The chorda tympani nerve, supplying the anterior two-thirds of the tongue, contains gustatory and mechanosensitive afferent fibers. We have analyzed discharge patterns in rats of various fibers recorded from dissected nerve filaments during licking behavior of which 4 were taste-sensitive and 12 mechanosensitive. The incidence of these two types was estimated electrophysiologically under anesthesia and their conduction velocity measured. Recordings in freely moving animals showed that the mechanosensitive fibers innervating the dorsal part of the tongue gave two burst discharges per lick, suggesting that contact of the tongue with the upper incisors and/or lip occurred during tongue protrusion and retraction. The fibers from the tip of the tongue showed one burst discharge per lick, which was the response to contact with a drinking spout. No rhythmical discharges synchronized with lick signals were observed in the fibers from the lateral part of the tongue or the taste-sensitive fibers. Such mechanoreceptor discharges were difficult to detect in recordings from the whole chorda tympani nerve. This masking of responses was due mainly to activation of a small number of mechanosensitive fibers by licking-induced mechanical stimulation. The lubricating action of saliva also decreased mechanoreceptor sensitivity. Despite their small number, the mechanosensitive fibers had axons with faster conduction velocities (larger diameter) than the taste-sensitive fibers. This was probably the reason why dissected nerve bundles more frequently showed mechanical than taste responses in conscious rats.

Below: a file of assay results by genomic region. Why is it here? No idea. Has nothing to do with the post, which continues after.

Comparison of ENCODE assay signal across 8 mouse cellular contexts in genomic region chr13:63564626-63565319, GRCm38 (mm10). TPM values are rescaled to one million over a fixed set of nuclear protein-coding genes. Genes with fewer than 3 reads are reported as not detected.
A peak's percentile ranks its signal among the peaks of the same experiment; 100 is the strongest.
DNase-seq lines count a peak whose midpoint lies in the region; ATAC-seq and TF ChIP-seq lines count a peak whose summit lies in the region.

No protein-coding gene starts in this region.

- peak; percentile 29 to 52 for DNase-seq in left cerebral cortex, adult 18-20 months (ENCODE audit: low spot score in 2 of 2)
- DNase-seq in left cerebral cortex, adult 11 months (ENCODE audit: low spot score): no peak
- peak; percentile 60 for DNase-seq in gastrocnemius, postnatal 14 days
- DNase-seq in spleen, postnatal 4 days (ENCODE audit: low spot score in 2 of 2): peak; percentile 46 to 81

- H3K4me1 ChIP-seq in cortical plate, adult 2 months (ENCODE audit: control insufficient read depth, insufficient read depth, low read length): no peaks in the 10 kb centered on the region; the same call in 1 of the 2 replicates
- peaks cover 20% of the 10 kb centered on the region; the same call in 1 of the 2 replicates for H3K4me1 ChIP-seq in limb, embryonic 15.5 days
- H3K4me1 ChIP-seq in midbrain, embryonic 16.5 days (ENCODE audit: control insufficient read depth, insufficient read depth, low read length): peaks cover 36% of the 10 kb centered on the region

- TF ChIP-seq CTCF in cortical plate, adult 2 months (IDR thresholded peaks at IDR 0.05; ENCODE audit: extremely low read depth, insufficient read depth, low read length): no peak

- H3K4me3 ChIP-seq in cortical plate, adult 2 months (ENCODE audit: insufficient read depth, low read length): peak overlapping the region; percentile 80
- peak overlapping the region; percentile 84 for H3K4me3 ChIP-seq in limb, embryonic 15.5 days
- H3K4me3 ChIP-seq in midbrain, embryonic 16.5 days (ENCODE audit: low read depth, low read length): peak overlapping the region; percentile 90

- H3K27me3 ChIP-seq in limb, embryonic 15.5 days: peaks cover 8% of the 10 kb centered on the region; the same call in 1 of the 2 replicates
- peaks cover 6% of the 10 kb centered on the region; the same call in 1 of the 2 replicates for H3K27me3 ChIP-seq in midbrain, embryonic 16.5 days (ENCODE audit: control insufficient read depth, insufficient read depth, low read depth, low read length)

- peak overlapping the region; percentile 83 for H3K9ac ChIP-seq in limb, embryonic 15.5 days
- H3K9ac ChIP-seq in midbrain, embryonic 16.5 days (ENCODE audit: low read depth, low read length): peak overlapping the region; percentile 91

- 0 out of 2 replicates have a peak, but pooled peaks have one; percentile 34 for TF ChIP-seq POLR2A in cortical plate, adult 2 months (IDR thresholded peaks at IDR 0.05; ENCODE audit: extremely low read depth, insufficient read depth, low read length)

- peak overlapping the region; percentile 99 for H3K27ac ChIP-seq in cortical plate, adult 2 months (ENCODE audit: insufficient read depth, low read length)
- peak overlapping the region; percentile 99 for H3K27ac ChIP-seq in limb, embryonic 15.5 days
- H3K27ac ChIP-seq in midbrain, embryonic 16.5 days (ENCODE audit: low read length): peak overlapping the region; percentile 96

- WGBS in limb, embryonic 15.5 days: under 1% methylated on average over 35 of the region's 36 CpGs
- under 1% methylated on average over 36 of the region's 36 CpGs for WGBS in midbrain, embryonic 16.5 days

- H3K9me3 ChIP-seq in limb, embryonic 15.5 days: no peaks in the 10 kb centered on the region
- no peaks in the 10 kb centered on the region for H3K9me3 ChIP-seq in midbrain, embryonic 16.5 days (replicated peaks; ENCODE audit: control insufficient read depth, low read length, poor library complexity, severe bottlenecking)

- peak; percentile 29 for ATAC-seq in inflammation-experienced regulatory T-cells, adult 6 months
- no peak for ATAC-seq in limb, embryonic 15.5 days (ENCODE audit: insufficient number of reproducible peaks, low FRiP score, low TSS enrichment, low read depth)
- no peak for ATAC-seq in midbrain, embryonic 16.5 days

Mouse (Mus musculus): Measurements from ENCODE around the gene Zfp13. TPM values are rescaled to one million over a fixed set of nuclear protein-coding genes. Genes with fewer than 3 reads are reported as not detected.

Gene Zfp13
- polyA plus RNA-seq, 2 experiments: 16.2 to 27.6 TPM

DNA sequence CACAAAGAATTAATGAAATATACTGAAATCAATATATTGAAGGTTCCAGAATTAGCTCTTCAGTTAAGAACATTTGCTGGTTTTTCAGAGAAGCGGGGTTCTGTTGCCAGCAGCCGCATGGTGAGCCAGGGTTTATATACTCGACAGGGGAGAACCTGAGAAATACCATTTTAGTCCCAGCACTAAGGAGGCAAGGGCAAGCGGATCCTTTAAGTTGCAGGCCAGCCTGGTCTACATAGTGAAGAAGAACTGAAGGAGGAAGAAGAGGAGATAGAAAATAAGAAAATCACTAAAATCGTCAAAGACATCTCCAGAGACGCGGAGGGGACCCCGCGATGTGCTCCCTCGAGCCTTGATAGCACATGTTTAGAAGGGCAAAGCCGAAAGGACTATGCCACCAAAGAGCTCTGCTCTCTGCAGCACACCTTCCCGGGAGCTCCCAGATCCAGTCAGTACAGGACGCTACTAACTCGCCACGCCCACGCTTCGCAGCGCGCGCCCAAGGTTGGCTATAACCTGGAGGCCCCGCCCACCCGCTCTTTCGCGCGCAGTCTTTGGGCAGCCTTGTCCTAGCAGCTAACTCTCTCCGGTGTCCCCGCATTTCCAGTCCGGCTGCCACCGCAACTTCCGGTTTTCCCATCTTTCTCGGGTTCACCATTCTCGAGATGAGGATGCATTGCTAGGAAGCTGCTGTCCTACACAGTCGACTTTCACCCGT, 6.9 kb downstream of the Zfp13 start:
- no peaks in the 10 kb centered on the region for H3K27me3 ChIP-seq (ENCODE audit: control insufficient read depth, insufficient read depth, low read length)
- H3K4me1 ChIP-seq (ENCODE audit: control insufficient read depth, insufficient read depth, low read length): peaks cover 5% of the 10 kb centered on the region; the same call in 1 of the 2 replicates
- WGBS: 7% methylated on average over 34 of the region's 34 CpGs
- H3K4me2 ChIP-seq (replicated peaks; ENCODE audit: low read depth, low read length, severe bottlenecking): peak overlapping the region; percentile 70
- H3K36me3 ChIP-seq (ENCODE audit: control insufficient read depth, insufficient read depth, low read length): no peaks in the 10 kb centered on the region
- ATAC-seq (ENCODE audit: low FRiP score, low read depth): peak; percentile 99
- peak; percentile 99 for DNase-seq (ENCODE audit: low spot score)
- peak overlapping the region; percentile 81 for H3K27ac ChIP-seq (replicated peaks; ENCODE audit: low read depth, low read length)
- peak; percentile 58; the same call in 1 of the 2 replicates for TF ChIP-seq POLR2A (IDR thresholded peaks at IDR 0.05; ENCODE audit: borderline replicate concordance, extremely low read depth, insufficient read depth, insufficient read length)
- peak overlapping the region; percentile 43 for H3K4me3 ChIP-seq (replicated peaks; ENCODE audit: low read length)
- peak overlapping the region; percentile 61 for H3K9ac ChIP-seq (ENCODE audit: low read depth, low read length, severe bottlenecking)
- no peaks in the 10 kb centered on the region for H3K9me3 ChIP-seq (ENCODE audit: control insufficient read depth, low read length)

|出版ステータス||Published - 8月 21 1995|
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